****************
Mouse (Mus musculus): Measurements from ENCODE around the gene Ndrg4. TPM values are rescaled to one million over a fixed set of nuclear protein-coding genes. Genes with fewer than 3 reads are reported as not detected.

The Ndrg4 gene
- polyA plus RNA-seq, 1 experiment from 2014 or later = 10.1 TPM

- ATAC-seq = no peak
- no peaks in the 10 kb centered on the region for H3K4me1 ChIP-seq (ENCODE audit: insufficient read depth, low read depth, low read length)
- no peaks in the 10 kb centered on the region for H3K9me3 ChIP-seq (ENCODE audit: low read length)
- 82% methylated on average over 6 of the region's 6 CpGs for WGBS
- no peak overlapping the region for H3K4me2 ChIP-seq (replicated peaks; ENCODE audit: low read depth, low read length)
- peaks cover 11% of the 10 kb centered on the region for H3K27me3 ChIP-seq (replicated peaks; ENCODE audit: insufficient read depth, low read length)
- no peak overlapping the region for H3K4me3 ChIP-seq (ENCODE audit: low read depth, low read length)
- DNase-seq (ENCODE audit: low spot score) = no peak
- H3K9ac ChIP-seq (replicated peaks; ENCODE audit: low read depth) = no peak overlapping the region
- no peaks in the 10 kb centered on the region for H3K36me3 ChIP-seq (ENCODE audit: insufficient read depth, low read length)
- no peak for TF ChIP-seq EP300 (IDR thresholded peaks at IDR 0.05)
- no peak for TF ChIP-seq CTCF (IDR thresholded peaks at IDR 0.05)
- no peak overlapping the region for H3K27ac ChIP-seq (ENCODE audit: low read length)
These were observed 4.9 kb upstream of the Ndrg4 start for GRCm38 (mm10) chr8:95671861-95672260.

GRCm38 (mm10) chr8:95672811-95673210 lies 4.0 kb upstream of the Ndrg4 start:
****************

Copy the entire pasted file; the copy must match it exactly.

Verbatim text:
Mouse (Mus musculus): Measurements from ENCODE around the gene Ndrg4. TPM values are rescaled to one million over a fixed set of nuclear protein-coding genes. Genes with fewer than 3 reads are reported as not detected.

The Ndrg4 gene
- polyA plus RNA-seq, 1 experiment from 2014 or later = 10.1 TPM

- ATAC-seq = no peak
- no peaks in the 10 kb centered on the region for H3K4me1 ChIP-seq (ENCODE audit: insufficient read depth, low read depth, low read length)
- no peaks in the 10 kb centered on the region for H3K9me3 ChIP-seq (ENCODE audit: low read length)
- 82% methylated on average over 6 of the region's 6 CpGs for WGBS
- no peak overlapping the region for H3K4me2 ChIP-seq (replicated peaks; ENCODE audit: low read depth, low read length)
- peaks cover 11% of the 10 kb centered on the region for H3K27me3 ChIP-seq (replicated peaks; ENCODE audit: insufficient read depth, low read length)
- no peak overlapping the region for H3K4me3 ChIP-seq (ENCODE audit: low read depth, low read length)
- DNase-seq (ENCODE audit: low spot score) = no peak
- H3K9ac ChIP-seq (replicated peaks; ENCODE audit: low read depth) = no peak overlapping the region
- no peaks in the 10 kb centered on the region for H3K36me3 ChIP-seq (ENCODE audit: insufficient read depth, low read length)
- no peak for TF ChIP-seq EP300 (IDR thresholded peaks at IDR 0.05)
- no peak for TF ChIP-seq CTCF (IDR thresholded peaks at IDR 0.05)
- no peak overlapping the region for H3K27ac ChIP-seq (ENCODE audit: low read length)
These were observed 4.9 kb upstream of the Ndrg4 start for GRCm38 (mm10) chr8:95671861-95672260.

GRCm38 (mm10) chr8:95672811-95673210 lies 4.0 kb upstream of the Ndrg4 start: